India has launched the country’s biggest tax reform in history, replacing numerous federal and state taxes with the Goods and Services Tax (GST).
The tax reform, which was first proposed a decade ago, was formally introduced during a special midnight session of parliament.
Prime Minister Narendra Modi said in a speech to business leaders and central bank officials that “GST marks the economic integration of India”
“There are 500 taxes and we are getting rid of it. From Ganganagar to Itanagar and Leh to Lakshadweep, it is one nation, one tax.”
The overhaul of the existing tax legislation and introduction of GST has been designed to cut red tape and boost tax revenues, which should help boost long-term economic growth.
Under the reform goods are services are taxed under four basic rates – 5%, 12%, 18%, and 28%.
Finance Minister Arun Jaitley expects the reform to help the economy grow by 2%.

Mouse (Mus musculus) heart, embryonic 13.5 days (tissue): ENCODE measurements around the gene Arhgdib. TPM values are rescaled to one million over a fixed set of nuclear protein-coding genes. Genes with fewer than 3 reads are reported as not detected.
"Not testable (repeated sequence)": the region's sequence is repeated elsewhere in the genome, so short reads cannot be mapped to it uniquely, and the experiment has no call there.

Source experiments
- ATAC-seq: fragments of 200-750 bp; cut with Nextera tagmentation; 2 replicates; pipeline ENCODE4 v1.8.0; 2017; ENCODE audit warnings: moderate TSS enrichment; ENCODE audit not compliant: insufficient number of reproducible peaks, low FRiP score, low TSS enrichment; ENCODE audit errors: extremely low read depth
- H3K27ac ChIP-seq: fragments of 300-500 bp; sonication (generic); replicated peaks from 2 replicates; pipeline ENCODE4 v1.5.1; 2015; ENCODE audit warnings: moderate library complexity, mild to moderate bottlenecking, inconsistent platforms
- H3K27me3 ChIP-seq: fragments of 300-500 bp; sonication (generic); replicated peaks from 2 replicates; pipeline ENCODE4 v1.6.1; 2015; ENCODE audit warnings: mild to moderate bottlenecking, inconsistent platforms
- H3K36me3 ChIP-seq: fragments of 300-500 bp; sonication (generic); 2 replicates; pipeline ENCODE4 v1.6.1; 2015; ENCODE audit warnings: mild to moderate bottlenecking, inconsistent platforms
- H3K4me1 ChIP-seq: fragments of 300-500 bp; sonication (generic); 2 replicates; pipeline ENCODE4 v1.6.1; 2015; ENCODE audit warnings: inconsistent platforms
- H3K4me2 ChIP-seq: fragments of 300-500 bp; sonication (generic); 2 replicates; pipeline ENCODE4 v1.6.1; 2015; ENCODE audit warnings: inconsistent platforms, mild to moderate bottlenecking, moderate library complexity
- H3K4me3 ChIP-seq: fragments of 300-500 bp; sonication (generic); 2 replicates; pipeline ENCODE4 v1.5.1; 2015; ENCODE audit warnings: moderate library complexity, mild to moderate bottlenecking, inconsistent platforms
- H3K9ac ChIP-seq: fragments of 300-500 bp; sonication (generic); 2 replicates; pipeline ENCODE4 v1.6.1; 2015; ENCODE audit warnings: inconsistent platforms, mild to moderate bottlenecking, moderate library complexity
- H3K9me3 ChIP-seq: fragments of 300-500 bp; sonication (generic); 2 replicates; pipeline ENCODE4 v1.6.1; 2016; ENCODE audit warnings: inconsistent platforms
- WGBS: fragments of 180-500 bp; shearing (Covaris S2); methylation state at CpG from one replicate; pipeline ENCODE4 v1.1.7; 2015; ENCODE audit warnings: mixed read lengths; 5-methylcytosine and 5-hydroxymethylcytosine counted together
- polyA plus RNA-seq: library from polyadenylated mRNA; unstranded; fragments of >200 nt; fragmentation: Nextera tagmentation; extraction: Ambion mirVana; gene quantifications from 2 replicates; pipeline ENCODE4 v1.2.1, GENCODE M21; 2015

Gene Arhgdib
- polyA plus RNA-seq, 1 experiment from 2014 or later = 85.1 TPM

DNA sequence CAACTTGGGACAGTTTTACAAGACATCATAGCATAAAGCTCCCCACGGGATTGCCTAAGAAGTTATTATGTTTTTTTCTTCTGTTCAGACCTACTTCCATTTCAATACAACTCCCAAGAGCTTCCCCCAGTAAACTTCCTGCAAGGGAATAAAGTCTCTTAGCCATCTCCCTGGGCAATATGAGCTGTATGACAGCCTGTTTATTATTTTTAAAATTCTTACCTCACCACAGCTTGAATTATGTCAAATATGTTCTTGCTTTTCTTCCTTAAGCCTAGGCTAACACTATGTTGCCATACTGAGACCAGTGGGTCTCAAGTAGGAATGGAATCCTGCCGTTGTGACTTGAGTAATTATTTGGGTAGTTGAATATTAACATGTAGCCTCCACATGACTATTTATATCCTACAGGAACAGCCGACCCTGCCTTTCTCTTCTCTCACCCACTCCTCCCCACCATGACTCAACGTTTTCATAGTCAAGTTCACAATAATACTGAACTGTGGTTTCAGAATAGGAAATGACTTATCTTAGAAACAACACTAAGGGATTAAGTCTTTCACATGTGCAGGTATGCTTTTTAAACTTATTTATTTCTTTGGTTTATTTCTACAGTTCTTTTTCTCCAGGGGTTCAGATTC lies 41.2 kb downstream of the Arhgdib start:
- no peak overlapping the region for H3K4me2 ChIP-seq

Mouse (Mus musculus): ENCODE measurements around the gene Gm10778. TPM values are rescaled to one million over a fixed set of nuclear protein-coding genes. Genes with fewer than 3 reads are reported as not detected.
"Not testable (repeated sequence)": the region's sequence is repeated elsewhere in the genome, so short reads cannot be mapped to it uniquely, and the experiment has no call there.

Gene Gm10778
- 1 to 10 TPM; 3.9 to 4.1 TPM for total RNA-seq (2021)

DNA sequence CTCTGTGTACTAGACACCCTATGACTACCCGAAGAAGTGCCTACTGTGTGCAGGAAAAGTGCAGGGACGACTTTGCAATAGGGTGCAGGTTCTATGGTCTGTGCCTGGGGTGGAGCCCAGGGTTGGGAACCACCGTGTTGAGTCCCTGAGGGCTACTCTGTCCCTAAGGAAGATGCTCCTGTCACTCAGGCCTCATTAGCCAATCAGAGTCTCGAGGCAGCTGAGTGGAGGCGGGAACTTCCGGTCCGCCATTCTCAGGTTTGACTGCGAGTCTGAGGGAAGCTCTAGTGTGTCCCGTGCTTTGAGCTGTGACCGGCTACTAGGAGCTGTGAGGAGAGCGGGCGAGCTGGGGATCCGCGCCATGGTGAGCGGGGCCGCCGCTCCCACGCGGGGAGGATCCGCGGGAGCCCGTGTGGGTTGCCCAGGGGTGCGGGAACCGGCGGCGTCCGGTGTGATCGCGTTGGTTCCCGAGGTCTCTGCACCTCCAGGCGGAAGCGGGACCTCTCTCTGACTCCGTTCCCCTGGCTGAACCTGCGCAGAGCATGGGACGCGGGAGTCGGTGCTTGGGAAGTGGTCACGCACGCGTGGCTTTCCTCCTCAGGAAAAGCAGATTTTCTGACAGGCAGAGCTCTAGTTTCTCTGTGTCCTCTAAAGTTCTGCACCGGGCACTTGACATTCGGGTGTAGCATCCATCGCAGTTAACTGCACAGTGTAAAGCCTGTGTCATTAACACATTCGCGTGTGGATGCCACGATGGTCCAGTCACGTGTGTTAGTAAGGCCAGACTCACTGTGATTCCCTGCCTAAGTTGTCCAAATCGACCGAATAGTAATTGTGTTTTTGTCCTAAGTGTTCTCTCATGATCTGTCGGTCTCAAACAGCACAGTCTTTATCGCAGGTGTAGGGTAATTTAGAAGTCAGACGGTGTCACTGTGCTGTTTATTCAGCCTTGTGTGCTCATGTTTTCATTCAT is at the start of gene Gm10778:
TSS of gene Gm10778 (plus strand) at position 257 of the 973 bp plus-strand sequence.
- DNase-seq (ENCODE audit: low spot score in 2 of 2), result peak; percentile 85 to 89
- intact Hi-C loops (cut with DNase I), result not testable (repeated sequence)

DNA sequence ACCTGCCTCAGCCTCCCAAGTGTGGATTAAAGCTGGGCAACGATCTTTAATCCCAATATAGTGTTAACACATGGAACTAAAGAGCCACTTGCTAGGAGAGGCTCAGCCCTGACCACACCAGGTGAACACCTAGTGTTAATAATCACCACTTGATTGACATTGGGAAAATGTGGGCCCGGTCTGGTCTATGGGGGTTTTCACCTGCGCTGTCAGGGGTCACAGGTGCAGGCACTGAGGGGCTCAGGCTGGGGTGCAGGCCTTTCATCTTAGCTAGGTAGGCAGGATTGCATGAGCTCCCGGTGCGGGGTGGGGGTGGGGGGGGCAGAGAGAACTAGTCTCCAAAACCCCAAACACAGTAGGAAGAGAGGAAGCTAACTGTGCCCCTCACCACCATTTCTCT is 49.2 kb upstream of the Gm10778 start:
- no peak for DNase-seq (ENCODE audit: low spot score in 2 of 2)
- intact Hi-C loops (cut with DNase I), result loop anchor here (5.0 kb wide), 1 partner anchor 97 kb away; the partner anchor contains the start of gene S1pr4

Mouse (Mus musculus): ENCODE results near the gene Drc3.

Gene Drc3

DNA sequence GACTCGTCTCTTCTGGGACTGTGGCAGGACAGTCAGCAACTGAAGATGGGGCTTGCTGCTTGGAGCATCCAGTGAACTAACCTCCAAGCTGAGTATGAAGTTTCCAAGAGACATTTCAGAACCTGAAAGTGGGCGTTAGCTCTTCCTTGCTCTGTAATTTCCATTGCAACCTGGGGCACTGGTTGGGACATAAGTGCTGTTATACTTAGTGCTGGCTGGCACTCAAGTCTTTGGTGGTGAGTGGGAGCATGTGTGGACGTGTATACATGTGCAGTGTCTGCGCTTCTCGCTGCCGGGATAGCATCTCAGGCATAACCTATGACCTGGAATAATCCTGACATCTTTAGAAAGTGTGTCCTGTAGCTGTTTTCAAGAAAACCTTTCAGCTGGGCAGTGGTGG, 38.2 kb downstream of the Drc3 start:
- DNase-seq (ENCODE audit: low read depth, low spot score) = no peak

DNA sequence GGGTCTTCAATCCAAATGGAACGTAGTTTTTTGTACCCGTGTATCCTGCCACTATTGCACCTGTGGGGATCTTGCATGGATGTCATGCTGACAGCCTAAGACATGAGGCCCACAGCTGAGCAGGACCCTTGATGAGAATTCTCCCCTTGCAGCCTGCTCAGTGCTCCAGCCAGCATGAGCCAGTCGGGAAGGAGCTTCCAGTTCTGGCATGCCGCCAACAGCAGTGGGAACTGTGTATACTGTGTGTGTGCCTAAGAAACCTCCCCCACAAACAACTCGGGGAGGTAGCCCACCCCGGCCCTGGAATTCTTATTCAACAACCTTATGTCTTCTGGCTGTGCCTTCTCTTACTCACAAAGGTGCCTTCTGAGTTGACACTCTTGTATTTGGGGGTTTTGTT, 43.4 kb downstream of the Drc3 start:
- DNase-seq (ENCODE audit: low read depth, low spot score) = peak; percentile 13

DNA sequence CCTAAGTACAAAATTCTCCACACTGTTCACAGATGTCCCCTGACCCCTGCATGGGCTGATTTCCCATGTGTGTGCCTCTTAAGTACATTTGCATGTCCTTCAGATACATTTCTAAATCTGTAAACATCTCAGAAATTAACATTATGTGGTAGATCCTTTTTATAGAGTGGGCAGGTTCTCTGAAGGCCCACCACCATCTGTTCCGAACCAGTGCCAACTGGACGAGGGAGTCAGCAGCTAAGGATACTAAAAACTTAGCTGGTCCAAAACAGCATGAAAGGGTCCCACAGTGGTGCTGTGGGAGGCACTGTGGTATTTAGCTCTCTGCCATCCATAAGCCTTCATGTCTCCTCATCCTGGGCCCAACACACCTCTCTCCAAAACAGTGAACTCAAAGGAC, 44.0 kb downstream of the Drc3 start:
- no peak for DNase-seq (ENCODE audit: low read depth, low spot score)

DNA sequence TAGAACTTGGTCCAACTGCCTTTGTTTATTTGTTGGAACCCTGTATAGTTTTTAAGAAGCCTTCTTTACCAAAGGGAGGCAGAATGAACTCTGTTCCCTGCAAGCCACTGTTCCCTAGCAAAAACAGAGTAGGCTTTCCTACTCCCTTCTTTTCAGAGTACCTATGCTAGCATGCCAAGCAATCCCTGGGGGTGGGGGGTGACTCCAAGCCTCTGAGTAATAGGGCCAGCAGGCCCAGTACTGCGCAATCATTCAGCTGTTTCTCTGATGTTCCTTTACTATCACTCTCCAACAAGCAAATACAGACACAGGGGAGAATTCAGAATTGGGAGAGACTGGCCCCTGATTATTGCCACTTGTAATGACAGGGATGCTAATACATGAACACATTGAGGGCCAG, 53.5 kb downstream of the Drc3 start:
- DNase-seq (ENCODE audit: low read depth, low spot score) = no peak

However, analysts expect economic growth to initially slow down because of the short-term chaos, but then pick up once the tax is fully implemented.
President Pranab Mukherjeeh acknowledged that there will be teething troubles and difficulties:
“GST is a disruptive change, no doubt,” he said.
“When a change of the magnitude is undertaken, however positive it may be, there are bound to be some teething troubles and difficulties in the initial stage.”
Eurasia Group analysts Shailesh Kumar and Sasha Riser-Kositsky, were quoted by Bloomberg as saying:
“The GST is considered the most important milestone for the Modi government.
“It signals to investors the government’s ability to deliver on its reform agenda. Once the GST is fully operational, it will be groundbreaking and significantly change India’s business environment.”